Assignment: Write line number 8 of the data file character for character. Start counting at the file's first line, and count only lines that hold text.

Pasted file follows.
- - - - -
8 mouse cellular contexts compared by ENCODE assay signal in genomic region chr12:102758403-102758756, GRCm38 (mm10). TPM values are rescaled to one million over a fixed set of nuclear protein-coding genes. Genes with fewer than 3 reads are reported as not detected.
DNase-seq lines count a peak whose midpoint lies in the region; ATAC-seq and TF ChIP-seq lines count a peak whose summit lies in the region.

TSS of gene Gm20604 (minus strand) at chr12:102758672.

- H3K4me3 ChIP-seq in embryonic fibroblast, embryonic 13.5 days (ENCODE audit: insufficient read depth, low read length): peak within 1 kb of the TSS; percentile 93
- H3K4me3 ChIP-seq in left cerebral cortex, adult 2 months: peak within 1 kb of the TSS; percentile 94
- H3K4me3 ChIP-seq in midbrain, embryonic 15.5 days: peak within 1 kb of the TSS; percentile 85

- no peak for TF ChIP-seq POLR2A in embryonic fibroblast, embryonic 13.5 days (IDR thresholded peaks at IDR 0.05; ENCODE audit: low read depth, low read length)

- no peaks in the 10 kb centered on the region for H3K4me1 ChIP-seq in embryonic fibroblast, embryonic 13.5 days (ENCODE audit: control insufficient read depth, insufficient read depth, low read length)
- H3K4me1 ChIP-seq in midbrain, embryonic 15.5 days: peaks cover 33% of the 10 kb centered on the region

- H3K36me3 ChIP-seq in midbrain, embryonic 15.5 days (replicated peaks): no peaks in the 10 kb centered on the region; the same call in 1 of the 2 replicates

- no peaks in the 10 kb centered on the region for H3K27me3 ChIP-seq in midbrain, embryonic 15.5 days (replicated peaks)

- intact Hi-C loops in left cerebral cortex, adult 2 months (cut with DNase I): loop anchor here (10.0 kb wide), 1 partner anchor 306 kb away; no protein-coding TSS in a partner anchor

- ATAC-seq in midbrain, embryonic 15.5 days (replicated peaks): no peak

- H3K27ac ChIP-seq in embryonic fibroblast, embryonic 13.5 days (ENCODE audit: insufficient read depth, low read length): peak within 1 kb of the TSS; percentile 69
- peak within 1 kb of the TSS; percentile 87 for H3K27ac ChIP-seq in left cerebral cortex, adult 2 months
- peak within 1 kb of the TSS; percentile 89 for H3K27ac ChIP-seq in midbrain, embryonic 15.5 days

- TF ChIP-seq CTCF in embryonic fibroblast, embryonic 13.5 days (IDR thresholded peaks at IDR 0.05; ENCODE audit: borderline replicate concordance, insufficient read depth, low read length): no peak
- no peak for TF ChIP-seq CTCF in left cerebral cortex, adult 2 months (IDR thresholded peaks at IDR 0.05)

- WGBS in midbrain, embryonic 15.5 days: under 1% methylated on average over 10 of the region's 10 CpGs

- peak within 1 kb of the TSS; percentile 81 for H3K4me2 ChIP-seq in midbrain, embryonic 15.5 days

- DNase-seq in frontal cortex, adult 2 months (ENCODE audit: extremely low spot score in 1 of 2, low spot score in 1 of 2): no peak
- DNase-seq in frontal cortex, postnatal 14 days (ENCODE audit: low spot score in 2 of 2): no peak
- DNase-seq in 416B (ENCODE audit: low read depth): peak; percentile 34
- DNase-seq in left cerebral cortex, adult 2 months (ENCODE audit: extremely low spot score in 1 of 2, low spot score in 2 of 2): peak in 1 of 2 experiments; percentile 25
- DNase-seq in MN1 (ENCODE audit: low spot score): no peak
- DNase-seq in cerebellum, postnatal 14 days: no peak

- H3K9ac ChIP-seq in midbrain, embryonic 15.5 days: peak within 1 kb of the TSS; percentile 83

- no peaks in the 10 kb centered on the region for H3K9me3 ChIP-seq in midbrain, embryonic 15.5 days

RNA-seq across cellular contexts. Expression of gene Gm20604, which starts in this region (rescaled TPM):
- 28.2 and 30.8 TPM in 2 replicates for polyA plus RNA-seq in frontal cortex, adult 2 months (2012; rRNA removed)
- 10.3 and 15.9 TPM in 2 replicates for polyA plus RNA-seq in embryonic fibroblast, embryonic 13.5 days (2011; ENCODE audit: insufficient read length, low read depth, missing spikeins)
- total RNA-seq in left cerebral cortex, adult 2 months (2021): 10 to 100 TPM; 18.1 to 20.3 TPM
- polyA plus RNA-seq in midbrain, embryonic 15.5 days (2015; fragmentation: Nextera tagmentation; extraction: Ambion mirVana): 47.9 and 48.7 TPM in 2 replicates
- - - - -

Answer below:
- no peaks in the 10 kb centered on the region for H3K4me1 ChIP-seq in embryonic fibroblast, embryonic 13.5 days (ENCODE audit: control insufficient read depth, insufficient read depth, low read length)